Judge rejects massive BLM coal mining proposal in Montana, Wyoming

Court says Biden administration failed to consider health impacts, didn’t follow federal law

By: - August 4, 2022 5:50 pm

Some of the coal mined in the Powder River Basin in Wyoming comes from surface mines like this one. (Photo courtesy of Wyoming BLM via Flickr | CC-BY-SA 2.0)

A federal judge in Montana has halted two large coal mining projects in Wyoming and Montana for the second time after he ruled the Bureau of Land Management has continued to disregard environmental impacts and ignored presenting Congressionally required alternatives.

The ruling could affect access to as many as 6 billion tons of coal that would be mined for a period of as many as 20 years.

Chief Montana District Court Judge Brian Morris said that the BLM’s plan for the Miles City and Buffalo (Wyoming) resource management plans have repeatedly failed to adequately address the National Environmental Policy Act and the Administrative Procedure Act.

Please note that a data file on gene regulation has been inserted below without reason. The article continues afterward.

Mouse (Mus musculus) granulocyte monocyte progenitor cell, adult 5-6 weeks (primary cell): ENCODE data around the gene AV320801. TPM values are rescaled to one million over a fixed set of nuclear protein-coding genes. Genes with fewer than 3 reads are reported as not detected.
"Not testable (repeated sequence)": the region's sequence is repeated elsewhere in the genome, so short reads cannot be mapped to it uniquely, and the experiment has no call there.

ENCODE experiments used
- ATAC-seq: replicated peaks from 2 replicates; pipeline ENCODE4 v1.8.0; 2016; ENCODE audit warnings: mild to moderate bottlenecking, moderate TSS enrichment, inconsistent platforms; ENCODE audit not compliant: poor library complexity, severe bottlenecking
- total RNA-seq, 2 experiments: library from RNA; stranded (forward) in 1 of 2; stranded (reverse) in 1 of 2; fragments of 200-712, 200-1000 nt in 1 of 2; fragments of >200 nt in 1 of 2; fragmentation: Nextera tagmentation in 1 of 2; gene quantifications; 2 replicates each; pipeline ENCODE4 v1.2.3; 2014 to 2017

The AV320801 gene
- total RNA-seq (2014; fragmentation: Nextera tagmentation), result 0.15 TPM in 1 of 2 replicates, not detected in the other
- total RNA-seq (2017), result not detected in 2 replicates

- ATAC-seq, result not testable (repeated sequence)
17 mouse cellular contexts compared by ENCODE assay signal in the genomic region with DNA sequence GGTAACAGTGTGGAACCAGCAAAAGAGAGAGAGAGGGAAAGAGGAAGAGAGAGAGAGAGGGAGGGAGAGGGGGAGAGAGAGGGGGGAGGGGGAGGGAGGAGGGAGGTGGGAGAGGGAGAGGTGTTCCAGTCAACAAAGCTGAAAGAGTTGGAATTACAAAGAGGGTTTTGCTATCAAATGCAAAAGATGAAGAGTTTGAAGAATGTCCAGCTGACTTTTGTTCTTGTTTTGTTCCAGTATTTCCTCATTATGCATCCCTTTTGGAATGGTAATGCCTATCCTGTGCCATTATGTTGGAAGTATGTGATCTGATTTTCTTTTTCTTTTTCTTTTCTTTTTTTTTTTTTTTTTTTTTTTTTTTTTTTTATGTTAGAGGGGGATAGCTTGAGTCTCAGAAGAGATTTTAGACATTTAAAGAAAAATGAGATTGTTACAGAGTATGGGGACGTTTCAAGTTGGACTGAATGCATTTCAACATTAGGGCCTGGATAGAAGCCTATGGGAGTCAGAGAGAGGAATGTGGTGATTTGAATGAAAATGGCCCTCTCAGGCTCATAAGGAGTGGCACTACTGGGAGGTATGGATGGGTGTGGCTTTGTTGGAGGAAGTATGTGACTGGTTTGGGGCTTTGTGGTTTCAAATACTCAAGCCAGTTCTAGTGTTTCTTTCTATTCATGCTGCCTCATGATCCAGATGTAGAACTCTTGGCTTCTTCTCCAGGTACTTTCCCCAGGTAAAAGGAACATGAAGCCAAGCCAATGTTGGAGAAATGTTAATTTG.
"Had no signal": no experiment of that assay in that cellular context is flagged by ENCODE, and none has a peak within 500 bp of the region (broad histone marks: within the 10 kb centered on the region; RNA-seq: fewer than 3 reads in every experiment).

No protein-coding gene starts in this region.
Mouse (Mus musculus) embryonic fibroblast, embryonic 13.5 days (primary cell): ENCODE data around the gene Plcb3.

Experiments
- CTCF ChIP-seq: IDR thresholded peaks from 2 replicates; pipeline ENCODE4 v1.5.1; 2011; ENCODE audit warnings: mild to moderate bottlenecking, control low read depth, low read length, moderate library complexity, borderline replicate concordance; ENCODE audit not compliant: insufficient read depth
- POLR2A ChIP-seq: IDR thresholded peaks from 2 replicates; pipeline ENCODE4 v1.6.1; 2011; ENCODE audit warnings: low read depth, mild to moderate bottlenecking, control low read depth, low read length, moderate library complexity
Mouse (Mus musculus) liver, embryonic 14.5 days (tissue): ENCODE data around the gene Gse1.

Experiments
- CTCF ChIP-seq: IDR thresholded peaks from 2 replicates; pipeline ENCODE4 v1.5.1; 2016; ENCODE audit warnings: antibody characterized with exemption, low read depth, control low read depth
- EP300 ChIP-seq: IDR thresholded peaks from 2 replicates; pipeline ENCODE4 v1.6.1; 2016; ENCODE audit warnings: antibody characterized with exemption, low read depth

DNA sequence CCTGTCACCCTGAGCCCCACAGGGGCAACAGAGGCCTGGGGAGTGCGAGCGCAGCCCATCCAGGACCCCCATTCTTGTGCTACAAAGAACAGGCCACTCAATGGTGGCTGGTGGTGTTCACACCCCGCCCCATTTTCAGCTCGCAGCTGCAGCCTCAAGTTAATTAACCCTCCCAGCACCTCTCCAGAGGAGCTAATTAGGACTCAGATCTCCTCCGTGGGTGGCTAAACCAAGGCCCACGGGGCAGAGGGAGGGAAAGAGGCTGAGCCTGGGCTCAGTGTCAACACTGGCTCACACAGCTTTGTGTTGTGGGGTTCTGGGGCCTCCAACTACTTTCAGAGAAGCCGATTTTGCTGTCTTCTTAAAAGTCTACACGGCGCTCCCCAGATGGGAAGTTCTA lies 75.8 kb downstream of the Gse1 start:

This is the second time the court has sent the plans back to the agency, doing so previously in 2018 for similar concerns that plans didn’t take into account things like non-greenhouse gases or the environmental impacts of burning coal.

Originally approved under the Donald Trump administration, the federal government under the Biden administration has also supported the BLM decision.

A group of plaintiffs, including the Western Organization of Resource Councils, the Center for Biological Diversity, WildEarth Guardians, the Montana Environmental Information Center, Earthjustice and the Western Environmental Law Center, said the BLM’s repeated attempts at passing the plans proved the agency is only interested in “propping up the dying coal industry.”

In his ruling, Morris said that the BLM must take a “hard look” at the environmental consequences of any action, and that an environmental impact statement must provide a full and fair discussion of the environmental impacts and that it would inform the public of “reasonable alternatives” which would avoid or minimize the impacts to human health.